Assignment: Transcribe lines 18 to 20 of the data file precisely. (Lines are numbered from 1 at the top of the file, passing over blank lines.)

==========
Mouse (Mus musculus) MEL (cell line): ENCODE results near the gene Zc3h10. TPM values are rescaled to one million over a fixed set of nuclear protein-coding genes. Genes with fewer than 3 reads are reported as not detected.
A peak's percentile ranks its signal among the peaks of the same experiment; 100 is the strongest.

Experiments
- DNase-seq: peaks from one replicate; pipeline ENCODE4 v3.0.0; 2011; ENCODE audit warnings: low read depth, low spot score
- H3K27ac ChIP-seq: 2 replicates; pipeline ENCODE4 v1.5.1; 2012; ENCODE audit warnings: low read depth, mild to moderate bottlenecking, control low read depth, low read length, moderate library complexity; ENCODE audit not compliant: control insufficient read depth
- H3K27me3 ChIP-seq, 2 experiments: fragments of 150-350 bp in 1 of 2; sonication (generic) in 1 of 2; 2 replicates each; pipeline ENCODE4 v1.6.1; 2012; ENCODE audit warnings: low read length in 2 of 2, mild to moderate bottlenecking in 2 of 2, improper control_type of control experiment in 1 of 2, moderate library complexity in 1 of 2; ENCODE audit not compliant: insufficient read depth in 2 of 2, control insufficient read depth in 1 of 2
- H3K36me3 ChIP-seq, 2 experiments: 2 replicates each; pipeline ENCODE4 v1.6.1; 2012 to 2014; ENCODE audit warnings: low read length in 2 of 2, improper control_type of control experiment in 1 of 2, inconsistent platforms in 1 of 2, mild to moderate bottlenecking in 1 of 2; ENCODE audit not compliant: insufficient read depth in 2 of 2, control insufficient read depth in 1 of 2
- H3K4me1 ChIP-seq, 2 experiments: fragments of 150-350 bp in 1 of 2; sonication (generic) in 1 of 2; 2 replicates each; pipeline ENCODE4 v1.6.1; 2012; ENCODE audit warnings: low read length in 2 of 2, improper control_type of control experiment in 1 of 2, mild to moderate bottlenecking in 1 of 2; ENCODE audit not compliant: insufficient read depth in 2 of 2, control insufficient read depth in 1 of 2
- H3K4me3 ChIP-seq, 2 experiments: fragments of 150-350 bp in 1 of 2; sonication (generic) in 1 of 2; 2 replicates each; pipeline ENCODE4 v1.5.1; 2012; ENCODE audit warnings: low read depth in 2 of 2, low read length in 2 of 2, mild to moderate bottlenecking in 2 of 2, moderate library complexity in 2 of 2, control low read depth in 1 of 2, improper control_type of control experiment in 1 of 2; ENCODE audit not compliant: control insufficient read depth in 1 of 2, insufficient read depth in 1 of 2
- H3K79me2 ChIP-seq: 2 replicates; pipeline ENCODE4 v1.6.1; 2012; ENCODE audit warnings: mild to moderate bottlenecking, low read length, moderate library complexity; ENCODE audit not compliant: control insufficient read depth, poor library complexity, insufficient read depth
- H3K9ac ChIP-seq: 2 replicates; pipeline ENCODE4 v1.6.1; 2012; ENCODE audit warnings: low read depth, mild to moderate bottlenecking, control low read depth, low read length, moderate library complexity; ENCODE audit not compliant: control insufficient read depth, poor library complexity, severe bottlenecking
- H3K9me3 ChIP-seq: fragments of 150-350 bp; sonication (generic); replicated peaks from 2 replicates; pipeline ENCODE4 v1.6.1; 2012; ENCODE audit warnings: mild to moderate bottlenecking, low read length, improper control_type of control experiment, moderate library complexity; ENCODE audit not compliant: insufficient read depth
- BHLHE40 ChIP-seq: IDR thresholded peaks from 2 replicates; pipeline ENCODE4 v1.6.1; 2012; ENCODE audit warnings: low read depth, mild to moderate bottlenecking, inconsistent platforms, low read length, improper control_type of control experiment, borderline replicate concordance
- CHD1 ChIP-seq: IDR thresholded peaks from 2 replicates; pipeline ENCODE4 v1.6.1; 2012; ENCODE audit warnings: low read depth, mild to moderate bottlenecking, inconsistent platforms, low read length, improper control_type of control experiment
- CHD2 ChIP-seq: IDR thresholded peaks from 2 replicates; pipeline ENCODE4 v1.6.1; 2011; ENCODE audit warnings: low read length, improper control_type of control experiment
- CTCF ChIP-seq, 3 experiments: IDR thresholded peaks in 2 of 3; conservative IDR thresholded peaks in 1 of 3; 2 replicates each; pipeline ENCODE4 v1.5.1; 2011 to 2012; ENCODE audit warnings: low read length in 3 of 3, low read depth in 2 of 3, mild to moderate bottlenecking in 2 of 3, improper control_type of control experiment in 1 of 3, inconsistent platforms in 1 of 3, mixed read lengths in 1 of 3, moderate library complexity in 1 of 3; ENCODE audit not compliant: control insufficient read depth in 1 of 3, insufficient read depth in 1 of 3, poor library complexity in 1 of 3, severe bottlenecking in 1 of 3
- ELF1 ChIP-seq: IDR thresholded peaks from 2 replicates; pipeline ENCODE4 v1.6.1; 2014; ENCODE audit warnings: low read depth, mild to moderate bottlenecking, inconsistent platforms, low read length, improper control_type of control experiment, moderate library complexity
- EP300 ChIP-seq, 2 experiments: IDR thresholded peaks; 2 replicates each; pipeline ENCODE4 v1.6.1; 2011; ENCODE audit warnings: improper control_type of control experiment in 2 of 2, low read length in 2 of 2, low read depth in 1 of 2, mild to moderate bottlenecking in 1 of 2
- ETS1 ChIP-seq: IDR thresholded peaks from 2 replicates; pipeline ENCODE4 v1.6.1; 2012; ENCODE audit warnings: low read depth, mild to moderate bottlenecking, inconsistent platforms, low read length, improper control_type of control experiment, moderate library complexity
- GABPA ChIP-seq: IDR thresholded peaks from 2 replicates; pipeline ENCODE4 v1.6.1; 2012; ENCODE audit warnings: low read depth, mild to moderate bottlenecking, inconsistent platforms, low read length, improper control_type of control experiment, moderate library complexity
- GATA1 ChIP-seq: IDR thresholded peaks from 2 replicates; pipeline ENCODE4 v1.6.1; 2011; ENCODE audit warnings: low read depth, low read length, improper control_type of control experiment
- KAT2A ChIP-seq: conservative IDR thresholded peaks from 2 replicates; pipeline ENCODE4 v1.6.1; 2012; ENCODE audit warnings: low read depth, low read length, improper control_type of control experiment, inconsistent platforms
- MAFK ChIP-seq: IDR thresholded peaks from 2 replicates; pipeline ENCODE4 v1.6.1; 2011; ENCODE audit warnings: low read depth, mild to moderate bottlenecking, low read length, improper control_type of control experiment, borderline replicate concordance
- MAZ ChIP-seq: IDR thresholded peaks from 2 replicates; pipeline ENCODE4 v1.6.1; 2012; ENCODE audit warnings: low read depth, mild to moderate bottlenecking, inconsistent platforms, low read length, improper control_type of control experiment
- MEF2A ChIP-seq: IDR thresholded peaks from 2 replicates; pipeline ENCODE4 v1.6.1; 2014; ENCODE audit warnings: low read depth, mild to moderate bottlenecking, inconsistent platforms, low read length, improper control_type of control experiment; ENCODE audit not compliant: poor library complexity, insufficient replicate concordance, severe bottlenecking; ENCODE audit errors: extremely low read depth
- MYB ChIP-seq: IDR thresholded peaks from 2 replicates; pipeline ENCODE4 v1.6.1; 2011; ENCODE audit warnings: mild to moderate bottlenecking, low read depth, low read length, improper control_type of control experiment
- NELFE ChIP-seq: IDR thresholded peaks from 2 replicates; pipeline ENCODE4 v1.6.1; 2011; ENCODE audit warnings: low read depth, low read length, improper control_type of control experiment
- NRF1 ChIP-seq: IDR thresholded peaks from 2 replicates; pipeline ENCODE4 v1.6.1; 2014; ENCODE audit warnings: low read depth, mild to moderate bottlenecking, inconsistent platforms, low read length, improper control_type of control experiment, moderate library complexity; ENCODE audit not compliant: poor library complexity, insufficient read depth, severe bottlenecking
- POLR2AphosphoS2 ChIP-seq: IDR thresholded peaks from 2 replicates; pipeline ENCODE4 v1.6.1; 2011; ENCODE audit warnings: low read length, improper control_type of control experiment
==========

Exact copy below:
- EP300 ChIP-seq, 2 experiments: IDR thresholded peaks; 2 replicates each; pipeline ENCODE4 v1.6.1; 2011; ENCODE audit warnings: improper control_type of control experiment in 2 of 2, low read length in 2 of 2, low read depth in 1 of 2, mild to moderate bottlenecking in 1 of 2
- ETS1 ChIP-seq: IDR thresholded peaks from 2 replicates; pipeline ENCODE4 v1.6.1; 2012; ENCODE audit warnings: low read depth, mild to moderate bottlenecking, inconsistent platforms, low read length, improper control_type of control experiment, moderate library complexity
- GABPA ChIP-seq: IDR thresholded peaks from 2 replicates; pipeline ENCODE4 v1.6.1; 2012; ENCODE audit warnings: low read depth, mild to moderate bottlenecking, inconsistent platforms, low read length, improper control_type of control experiment, moderate library complexity